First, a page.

Photo 7. Yau’s greenware piece.

Photo 8. Halko’s glazing process.

Photo 9. Liimatainen’s greenware pieces waithing for the glaze firing.

Photo 10. Punkkinen’s oxide pencil process.

Photo 11. Velkoff’s hand built vases. 

During their stay, the group got to know the Jingdezhen Ceramic Institute premises, faculty and some very helpful student assistants who helped in everything: translation, understanding sometimes unfamiliar working methods, ordering late night food to the studio from a variety of different restaurants!

Jingdezhen has a huge history and tradition of handcraft and industry in porcelain. The group got the opportunity to visit interesting local craft centers, studios and companies in the field. And naturally, they climbed to the legendary Gaolin mountain, were kaolin, the raw material of porcelain, was found more than a thousand years ago.

“Gaolin mountain and the Yaoli Village were the most impressive and overwhelming experience, but I must say that the last day’s massage was insanely good. I still think of it." - Maria

"To me the trip to Sculpture Factory was special, the calm environment with beautiful small craft stores were so attractive." - Saija

I loved Big Pot Throwing Factory. The place itself is quite interesting and there were nice dogs and porcelain painters. - Matias

"Big Pot Throwing Factory place was the best trip!" - Nikolo

"I guess Big Pot Throwing Factory was the most interesting place to visit, maybe because I got a chance to throw myself as well. It was so much fun and if I ever come back, I would visit there again!" - Collin

"For me it’s hard to say which one of the trips were the most impressive, I think everything we experienced there was already so impressive in principle. But, what really took my my heart was this dog called Raza who came to say hi to the studio almost everyday." - Man

Photo 12. Visiting Big Pot Throwing Factory.

Photo 13. During their last days, the students visited at Famous Shard Market.

Photo 14. Student assistant Pang, thank you for all your help!

Photo 15. From Big Pot Throwing Factory, where they had a separate room for the porcelain painters.

Photo 16. Raza the studio dog and Yau became really good friends during the trip.

Photo 17. Clay outside of a mould making workshop in Sculture Factory.

The final works will be presented in an event in Aalto Executive Education premises in Helsinki in June 2018. Physical objects and a documentary film of the travel and work process will be presented there for the first time.

“I really hope I can come here back and stay a bit longer!" - Nikolo

"24 works withing 24 days was a challenge, a journey and an experience that is hard to forget. I will miss the staff, the food and of course the studio dog Raza." - Man

"The student assistant Pang helped us so much in everything, it’s hard to imagine how we would have managed to get things done." - Maria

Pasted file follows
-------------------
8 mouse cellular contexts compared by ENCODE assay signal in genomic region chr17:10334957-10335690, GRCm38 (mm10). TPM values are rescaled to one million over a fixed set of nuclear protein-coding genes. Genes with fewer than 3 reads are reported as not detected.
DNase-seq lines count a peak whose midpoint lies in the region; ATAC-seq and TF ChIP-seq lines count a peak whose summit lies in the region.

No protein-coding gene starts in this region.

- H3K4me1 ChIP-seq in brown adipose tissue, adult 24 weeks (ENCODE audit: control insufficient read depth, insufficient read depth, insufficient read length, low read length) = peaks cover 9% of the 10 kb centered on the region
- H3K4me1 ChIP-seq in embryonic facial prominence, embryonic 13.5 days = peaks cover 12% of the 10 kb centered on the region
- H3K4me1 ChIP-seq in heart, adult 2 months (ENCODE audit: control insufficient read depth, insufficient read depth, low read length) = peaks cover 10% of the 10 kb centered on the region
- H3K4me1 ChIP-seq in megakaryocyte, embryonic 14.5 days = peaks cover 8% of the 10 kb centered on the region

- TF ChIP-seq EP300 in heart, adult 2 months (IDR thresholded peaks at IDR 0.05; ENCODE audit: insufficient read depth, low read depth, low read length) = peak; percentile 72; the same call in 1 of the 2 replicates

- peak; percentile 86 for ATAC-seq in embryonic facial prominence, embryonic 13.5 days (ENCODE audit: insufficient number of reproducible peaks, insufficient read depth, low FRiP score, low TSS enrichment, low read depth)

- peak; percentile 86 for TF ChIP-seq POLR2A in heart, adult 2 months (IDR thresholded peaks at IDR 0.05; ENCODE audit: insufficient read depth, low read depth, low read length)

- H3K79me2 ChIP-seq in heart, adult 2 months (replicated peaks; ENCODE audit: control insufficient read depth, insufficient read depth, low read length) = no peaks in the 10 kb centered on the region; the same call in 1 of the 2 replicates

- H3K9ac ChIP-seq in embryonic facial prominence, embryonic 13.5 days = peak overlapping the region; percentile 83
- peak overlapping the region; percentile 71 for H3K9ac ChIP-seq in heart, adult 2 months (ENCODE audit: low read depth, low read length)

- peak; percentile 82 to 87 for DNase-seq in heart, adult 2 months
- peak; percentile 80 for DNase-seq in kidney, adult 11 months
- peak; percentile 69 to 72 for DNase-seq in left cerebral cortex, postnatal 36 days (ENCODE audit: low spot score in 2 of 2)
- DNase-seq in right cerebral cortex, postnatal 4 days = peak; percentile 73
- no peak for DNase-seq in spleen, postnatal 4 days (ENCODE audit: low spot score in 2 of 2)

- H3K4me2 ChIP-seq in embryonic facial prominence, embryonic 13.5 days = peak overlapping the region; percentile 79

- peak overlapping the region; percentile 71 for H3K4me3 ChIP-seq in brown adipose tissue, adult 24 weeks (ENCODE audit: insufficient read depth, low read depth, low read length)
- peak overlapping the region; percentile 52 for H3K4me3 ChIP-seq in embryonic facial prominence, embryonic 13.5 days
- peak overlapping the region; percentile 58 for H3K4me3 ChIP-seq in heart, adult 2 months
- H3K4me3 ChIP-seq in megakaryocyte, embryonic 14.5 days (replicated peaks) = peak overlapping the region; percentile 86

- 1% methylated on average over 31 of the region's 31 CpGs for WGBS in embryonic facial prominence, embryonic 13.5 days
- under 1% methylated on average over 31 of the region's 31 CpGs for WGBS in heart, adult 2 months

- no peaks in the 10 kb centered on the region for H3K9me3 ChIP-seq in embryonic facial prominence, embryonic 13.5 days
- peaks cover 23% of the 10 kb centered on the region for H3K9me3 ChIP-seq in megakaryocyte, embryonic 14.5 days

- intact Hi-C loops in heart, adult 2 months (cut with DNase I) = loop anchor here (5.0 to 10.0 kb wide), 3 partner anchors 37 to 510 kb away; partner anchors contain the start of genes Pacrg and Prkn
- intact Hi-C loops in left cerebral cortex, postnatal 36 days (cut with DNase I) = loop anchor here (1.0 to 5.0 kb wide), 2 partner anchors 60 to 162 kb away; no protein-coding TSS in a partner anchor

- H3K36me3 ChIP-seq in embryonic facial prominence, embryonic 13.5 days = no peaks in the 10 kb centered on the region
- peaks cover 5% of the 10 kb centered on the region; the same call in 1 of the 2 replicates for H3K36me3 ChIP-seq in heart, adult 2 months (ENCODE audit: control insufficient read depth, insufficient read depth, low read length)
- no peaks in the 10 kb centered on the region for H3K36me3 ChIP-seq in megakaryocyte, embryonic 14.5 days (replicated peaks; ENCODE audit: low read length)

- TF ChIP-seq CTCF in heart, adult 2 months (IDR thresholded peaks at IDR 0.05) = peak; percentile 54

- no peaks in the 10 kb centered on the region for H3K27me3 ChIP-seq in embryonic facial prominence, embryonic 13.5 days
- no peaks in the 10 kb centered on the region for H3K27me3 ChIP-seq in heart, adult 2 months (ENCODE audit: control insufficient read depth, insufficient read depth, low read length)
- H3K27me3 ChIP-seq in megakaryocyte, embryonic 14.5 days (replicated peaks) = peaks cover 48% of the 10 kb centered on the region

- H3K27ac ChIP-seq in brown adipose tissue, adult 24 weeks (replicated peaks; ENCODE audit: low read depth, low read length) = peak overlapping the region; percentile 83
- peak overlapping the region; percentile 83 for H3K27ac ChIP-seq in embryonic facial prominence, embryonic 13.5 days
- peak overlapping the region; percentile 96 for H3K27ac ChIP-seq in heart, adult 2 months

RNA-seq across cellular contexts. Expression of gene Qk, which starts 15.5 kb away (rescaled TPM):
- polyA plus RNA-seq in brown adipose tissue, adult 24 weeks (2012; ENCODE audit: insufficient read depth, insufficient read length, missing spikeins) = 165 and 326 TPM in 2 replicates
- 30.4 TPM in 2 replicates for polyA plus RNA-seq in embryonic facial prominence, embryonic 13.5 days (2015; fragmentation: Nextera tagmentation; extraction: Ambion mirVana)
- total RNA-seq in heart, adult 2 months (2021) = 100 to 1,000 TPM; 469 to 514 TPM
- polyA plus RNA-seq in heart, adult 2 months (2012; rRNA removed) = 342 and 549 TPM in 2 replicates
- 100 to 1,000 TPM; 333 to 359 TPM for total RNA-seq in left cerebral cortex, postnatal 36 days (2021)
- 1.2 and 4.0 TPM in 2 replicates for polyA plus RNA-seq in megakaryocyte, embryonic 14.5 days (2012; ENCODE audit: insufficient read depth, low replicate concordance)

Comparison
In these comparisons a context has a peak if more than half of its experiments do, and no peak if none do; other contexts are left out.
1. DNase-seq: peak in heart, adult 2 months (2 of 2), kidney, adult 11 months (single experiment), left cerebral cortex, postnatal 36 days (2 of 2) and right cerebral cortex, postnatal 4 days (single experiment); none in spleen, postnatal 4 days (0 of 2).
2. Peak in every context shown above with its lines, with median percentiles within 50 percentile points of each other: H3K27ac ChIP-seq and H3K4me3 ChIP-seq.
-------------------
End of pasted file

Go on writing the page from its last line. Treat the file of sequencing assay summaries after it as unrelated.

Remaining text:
"It was such an enriching experience to meet local people. They were so welcoming and warm-hearted." - Collin

"The help of locals is unforgettable: even ordering the water to our apartment would have been a struggle without their help." - Saija

"Pang was such a nice person! I wish I’ll see him and the others again!" - Matias

Final Pieces

Photos Eeva Suorlahti

Collin Velkoff

Collin Velkoff. Enkidu Collection. Press mold, hand built, stoneware.

Collin Velkoff. From Enkidu Collection. Press mold, hand built, stoneware

Man Yau

Man Yau. From Raza Series. Thrown porcelain, engraving  

Man Yau. Raza Series. Thrown porcelain and stoneware, engraving and hand painting

Maria Punkkinen

Maria Punkkinen. From Series Things I Saw (in Jingdezhen). Stones – detail

Maria Punkkinen. Series Things I saw (in Jingdezhen). From left to right Clothes, Flowers, Plastic, Stones. Casted, hand drawn porcelain

Matias Liimatainen

Matias Liimatainen. Elixir Fountain and Philosopher's Stone. Hand built stoneware, gold

Matias Liimatatinen. Alchemy and Floral Rabbit. Hand built stoneware, platinum and gold

Nikolo Kerimov

Nikolo Kerimov. Big Pang. Hand drawn porcelain

Nikolo Kerimov. MCE Vase. Casted porcelain, gold

Saija Halko

Saija Halko. Pomelo. Casted porcelain

Saija Halko. Set of Three Vases. Thrown stoneware

See also a documentary film filmed by Priska Falin that shows the process of making the vases and the traditional porcelain. 

Art is an essential part of the customer and employee experience at Aalto University Executive Education (Aalto EE). Now, its collection of over 200 works of art will be complemented by 12 unique handmade ceramic vases designed and produced by six students from Aalto University School of Arts, Design and Architecture (Aalto ARTS). The leading design school in Europe is famous for its design talent and world class faculty. Aalto University was ranked 13th in the field of Art & Design in the QS World University Ranking in spring 2017.